"We find persuasive the defendant's suggestion of looking to the Uniform Commercial Code as a source for the 'federal' law of sales. The Code has been adopted by Congress for the District of Columbia, 77 Stat. 630 (1963), has been enacted in over forty states, and is thus well on its way to becoming a truly national law of commerce, which, as Judge L. Hand said of the Negotiable Instruments Law, is 'more complete and more certain, than any other which can conceivably be drawn from those sources of "general law" to which we were accustomed to resort in the days of Swift v. Tyson.' New York, N.H. & H. R. Co. v. Reconstruction Finance Corp., 180 F.2d 241, 244 (2 Cir. 1950). When the states have gone so far in achieving the desirable goal of a uniform law governing commercial transactions, it would be a distinct disservice to insist on a different one for the segment of commerce, important but still small in relation to the total, consisting of transactions with the United States."
This reasoning applies with equal force to questions of contract formation arising in cases under the Federal Arbitration Act.
Turning to the existence of a contract to arbitrate, I am faced with the not uncommon exchange of inconsistent forms between a buyer and a seller. Both parties apparently concede the existence of a series of valid contracts for the sale of goods, they argue whether an arbitration clause was made a part thereof. Manning's order form under which Lea Tai seeks to compel arbitration provides as follows:
"11. ARBITRATION: Any controversy arising out of or relating to this contract shall be settled by arbitration in the City of New York in accordance with the Rules then obtaining of the American Arbitration Association or the General Arbitration Counsel [sic] of the Textile Industry, whichever shall be first selected by the party instituting the arbitration. The Arbitrator sitting in any such controversy shall have no power to alter or modify any express provision of this contract or to render any award which by its terms effects any such alteration or modification. The parties consent to the jurisdiction of the Supreme Court of the State of New York and the United States District Court for the Southern District of New York for all purposes in connection with said arbitration. The parties further consent that any process or notice of motion or other application to either of said Courts, or a Judge thereof, may be served outside the State or Southern District of New York by registered mail or by personal service provided a reasonable time for appearance is allowed, or in such manner as may be permissible under the Rules of said Court."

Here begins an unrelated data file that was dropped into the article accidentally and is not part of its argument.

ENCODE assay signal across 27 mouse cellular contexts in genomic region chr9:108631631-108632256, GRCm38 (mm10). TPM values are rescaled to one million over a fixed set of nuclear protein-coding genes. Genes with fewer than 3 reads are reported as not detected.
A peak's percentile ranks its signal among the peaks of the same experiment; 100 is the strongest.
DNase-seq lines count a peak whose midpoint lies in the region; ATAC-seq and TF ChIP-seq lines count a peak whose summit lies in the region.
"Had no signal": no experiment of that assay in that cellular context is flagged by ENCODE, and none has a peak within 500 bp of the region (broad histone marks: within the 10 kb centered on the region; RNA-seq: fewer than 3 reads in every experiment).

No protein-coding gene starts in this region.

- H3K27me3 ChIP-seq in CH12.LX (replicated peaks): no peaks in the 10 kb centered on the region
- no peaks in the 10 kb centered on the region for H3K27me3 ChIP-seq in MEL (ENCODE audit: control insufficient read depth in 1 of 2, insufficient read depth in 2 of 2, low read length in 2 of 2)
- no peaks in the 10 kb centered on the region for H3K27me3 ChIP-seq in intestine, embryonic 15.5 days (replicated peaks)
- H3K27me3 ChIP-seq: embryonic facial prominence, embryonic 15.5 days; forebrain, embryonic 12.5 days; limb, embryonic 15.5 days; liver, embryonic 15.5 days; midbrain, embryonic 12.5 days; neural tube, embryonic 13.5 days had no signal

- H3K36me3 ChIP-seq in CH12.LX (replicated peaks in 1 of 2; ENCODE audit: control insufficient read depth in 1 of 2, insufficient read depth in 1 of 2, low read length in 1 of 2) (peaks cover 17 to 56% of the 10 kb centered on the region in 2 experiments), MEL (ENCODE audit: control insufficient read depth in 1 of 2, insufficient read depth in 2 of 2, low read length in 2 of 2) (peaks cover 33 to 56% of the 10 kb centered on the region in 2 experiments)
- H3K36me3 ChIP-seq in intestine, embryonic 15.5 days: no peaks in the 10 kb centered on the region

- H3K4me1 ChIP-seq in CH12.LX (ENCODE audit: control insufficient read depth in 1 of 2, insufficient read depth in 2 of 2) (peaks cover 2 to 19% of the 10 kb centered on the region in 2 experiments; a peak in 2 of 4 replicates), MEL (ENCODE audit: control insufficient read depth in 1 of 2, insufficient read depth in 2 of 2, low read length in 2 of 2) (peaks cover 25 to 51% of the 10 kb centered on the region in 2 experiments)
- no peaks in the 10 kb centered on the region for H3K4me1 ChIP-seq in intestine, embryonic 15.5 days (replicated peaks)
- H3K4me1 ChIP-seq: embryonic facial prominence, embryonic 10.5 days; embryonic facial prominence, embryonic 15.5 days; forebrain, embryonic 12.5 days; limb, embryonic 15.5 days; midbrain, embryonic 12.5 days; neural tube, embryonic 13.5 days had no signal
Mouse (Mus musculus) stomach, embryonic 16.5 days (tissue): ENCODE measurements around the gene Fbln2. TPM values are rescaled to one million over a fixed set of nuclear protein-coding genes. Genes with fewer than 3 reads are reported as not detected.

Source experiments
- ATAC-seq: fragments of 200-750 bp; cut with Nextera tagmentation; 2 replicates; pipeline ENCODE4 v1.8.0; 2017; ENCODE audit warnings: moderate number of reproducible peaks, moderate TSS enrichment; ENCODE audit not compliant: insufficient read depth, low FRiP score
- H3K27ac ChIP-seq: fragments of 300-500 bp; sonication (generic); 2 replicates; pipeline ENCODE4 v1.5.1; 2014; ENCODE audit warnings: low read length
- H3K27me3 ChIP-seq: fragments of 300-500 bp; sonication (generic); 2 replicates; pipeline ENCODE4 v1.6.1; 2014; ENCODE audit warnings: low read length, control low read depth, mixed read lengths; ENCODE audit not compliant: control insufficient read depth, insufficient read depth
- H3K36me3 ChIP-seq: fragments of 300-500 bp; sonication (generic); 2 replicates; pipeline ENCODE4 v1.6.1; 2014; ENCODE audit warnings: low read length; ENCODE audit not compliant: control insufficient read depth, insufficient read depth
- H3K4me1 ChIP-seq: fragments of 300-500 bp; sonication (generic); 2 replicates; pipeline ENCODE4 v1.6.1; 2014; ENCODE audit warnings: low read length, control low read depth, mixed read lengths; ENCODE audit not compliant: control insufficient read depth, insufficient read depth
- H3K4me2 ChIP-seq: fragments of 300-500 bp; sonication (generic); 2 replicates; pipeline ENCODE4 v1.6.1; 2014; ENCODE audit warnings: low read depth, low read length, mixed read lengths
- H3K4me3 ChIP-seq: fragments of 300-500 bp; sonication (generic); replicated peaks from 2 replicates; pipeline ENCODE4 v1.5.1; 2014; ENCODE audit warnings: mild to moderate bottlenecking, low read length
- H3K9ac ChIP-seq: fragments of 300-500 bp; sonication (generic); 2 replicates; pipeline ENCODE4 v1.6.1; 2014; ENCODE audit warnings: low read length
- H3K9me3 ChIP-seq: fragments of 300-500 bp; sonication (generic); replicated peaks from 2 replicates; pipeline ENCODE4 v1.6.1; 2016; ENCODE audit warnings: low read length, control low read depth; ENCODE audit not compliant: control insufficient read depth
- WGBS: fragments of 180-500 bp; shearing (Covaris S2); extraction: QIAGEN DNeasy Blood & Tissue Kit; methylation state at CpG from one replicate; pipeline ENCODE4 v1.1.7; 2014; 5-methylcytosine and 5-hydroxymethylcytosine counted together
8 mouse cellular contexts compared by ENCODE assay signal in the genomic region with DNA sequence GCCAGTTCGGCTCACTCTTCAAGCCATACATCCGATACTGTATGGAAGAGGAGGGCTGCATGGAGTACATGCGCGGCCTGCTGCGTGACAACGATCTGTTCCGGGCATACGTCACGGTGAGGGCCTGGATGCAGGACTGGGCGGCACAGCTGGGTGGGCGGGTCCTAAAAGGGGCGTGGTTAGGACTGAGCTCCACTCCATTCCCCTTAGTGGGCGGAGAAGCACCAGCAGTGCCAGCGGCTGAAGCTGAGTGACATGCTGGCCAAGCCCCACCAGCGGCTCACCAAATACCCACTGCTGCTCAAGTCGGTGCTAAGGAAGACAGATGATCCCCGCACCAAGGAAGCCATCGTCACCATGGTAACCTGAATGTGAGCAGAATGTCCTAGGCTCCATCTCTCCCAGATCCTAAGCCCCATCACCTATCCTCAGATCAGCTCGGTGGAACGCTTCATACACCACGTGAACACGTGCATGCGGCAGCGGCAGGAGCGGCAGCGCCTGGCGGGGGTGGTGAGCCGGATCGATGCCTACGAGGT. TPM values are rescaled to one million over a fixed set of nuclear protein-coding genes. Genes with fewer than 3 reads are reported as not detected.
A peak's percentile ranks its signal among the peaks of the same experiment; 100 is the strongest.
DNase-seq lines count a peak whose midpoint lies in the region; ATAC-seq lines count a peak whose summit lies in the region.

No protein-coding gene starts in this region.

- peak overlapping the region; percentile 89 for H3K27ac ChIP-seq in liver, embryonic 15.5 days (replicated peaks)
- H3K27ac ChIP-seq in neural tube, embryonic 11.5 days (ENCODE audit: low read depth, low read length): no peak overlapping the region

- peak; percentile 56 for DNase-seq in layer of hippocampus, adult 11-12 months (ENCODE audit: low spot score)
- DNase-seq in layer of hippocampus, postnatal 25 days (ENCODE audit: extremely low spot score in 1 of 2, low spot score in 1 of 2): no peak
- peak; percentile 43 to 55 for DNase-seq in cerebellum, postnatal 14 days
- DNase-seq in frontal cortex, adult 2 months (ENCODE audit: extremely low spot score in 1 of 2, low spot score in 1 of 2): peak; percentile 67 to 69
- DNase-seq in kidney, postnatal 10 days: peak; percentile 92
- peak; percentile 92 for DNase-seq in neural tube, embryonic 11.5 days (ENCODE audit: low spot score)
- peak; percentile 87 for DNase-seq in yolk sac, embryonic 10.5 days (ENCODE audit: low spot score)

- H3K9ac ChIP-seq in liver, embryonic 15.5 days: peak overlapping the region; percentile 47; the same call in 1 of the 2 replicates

Lea Tai's confirmation form, labeled a "contract," contains an arbitration clause different from Manning's:
"12. ARBITRATION. No disputes of any nature between Buyers and Sellers shall entitle the Buyers to defer and/or delay to take delivery of the cargo within the time stipulated in this Contract. Should any dispute arise between the Buyers and the Sellers in relation to this Contract which they are unable themselves to settle the same shall be referred to the arbitration of two arbitrators; one to be appointed by the Sellers and the other by the ...